A neon installation by the artist Jeppe Hein in UChicago’s Charles M. Harper Center asks this question for us: “Why are you here and not somewhere else?”
I am seated here, in our farm at Sergoit Road in Uasin Gishu County, soaking in the sun, in silence, because though I denied it vehemently at first, I do need a break from the crazy bustle of Nairobi City and to slide into the tranquility of the countryside. I spent Christmas isolated from the buzz of holiday cheer, movies and indulgent family lunches, herding our cows and going on long treks to our neighbors’ far-stretched homes in the rolling hills on this plain, because I needed to appreciate the beauty of simplicity. In an alternative universe, I would have been lazing around in Nairobi, meeting up with friends, and attending Christmas carol concerts-all of which are not inherently bad tasks. But if I did, I’d have never known that catching sheep is harder than it seems, that effort is required to keep a hearty conversation with no distraction from devices, that Suzza, our highest-yielding cow, is a fierce kicker when provoked, and that the sunrise is so beautiful over the farm’s horizon.
The age old question of fate kicks in; are our lives predetermined by some golden thread, whose tension depends on factors past our control? Some people work hard, and never see the reward of it-some work minimally, and are continually benefited. Working at the bank, it became obvious that life is grey- the nicest people are not always the most financially successful, nor are the rudest ones the poorest. If it’s possible that one may have their dreams painted out, and strive incessantly to achieve them, then fail at the last minute or succumb to a stroke of bad luck. And if comfort cannot be found in religion, in the belief of a supernatural, eternal relief, then we begin to question the needfulness of life. Why are we here, and not in the grave, if regardless of our effort, we are destined to fail? The answer is simple- because we are not only a product of our needs.
We are here because we have a responsibility to ensure that neither us, nor those surrounding us, regret being here. We are here because sometimes our minds play tricks on us by convincing us that we are not worthy of true consideration; and that the key to living life is to be able to overcome those thoughts.
As Katie Perry once asked, do you ever feel like you’re a waste of space? I know I do. I have grappled with extremem feelings of worthlessness more than I care to admit.And once that one brooding thought enters your mind, and you allow it to take center-stage, you subconsciously let the rest in. I ceased to see the beauty of life, and pessimism pervaded my everyday activities. Seeing a beggar on the street, instead of wondering how I should help him, I was scared that I might one day end up in the same position. I became insanely envious of my successful friends, instead of being happy for their achievements. When I looked to my future, all I could see was disappointment and failure-and at one point I did not see life as worth living anymore. And that was when I hit my rock-bottom.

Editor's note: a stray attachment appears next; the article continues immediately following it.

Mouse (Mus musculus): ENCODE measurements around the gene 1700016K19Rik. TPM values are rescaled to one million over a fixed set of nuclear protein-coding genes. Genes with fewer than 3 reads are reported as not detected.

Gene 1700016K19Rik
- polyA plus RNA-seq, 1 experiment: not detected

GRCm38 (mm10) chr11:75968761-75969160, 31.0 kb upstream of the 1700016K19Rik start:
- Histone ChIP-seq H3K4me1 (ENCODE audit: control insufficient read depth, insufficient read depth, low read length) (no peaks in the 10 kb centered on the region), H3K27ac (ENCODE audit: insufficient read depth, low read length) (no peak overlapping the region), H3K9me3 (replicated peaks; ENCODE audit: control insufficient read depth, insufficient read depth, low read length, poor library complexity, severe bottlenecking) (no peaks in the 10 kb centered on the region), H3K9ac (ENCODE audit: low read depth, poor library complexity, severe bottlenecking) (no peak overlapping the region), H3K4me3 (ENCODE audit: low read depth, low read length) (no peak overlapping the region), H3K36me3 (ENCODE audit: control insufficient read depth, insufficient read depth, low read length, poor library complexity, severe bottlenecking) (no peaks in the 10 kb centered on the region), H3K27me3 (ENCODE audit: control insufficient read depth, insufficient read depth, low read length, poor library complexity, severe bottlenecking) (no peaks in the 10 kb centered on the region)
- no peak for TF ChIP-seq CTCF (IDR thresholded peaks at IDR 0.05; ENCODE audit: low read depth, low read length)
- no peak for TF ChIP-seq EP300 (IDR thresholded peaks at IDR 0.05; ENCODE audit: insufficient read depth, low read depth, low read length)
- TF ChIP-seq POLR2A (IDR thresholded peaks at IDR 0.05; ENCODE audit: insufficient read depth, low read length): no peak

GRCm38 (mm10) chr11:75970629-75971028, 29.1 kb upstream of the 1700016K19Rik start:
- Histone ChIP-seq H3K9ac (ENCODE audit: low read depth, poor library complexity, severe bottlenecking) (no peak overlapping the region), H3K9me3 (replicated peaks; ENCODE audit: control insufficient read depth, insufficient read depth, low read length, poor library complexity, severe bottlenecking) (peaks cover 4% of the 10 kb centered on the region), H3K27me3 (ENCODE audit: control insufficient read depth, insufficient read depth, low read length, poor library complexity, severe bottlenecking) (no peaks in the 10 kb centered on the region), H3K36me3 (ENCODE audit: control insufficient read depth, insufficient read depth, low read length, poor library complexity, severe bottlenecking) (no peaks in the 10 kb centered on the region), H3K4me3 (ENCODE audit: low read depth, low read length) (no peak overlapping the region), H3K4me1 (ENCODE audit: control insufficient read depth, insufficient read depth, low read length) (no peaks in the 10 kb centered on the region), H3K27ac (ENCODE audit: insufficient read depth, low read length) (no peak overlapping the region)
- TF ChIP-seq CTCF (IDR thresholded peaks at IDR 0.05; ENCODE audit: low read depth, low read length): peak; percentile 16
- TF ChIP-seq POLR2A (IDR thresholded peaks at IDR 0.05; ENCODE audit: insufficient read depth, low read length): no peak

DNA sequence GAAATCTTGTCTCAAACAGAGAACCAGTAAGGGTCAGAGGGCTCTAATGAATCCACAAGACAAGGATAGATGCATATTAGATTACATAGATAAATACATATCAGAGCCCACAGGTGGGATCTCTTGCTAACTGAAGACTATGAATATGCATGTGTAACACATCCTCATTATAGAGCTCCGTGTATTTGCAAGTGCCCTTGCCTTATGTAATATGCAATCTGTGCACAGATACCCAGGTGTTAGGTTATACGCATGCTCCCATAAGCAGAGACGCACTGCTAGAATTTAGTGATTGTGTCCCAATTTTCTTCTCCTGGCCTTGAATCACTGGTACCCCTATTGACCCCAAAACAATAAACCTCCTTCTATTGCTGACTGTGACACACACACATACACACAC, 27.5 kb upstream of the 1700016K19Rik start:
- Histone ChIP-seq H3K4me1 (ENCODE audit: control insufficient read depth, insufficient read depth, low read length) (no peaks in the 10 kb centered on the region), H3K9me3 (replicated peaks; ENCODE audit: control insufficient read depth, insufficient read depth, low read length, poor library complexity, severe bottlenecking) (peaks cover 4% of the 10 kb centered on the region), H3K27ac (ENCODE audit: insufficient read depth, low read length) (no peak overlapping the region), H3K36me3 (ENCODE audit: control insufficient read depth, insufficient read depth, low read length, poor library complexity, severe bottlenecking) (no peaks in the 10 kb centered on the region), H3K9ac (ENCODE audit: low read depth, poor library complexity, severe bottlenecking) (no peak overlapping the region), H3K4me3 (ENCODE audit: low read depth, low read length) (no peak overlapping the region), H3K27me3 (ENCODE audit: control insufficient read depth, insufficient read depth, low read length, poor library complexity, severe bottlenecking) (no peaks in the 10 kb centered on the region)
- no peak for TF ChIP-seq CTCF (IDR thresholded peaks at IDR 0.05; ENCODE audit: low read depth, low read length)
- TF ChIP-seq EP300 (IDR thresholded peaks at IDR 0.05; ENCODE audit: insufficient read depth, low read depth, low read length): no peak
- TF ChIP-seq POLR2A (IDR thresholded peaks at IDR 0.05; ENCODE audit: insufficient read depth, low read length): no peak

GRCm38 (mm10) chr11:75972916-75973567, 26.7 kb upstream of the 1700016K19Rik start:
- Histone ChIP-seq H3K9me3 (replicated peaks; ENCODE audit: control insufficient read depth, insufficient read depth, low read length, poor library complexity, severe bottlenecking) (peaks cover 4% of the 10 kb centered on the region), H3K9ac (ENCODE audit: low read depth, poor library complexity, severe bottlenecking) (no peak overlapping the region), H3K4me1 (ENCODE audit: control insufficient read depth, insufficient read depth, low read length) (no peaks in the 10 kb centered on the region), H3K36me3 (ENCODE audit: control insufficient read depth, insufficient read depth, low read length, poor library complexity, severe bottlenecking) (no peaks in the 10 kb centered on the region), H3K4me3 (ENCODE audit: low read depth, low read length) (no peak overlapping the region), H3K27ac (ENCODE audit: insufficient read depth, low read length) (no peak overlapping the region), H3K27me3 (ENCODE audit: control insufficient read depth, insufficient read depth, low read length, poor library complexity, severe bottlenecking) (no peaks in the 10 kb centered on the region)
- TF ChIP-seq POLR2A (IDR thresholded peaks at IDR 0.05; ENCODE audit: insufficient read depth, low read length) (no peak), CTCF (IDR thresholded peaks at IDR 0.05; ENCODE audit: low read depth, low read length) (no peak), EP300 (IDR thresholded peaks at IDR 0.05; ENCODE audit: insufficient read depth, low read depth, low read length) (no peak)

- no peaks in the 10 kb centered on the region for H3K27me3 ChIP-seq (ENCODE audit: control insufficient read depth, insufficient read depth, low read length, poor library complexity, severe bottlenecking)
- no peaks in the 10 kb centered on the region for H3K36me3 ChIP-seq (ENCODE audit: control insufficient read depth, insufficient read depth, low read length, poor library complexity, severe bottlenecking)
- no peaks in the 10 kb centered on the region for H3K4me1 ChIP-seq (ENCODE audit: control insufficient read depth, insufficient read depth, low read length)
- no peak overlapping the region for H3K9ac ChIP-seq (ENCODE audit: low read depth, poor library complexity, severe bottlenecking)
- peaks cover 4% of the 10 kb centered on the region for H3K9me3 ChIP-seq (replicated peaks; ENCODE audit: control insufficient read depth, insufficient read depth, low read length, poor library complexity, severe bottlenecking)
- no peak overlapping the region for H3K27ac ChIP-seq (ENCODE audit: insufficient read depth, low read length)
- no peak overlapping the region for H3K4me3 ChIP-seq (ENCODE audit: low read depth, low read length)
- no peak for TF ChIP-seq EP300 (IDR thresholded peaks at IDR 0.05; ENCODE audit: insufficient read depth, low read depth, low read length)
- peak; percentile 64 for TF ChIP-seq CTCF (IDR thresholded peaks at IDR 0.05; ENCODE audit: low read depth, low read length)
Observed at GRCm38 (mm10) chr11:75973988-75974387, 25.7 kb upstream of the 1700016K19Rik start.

Looking back now, I am ashamed and disgusted by that behavior. But that’s the thing with life-it’s so much easier to be negative than to be positive. It actually takes effort to wake up each morning and be excited for what is to come. I used to believe that happy people were simply that way, that it was a character trait and I could only blissfully long for the day when I would also wake up with a light heart. But then I realized that life doesn’t quite work that way-I had to will myself into living my life the way it should be lived. I realized that there is much more joy in giving back to the community than spending money on myself trying to feel better. I realized that in life there will always be someone better than me, so I should suck up my pride and understand that even if I’m not the best, what matters is that I’ve done my level best. I realized that I have no right to a sure, prosperous future, because I am subject to the rules of time, just like everyone else, so I should stop worrying about it so much. I realized that the difference between what you think and feel you need (my Christmas experience) and what you actually do need can be very stark.
So why are we here? There are 2 primary answers to the question: in religion, it is so that we secure a better after-life, in purely scientific terms, it is so that we reproduce, thus perpetuating the human race. Regardless of where your beliefs lie in the theism-atheism spectrum, please always remember, no matter how horrible you feel, that you are here to live your life, and to live it well; and to make sure that on your deathbed, your regrets are manageable. So if you haven’t started living your life, I urge you to begin as soon as possible. I began it only a few months ago. And I don’t plan on stopping for the next 51 years or so.
That’s why I’m here. Why are you here?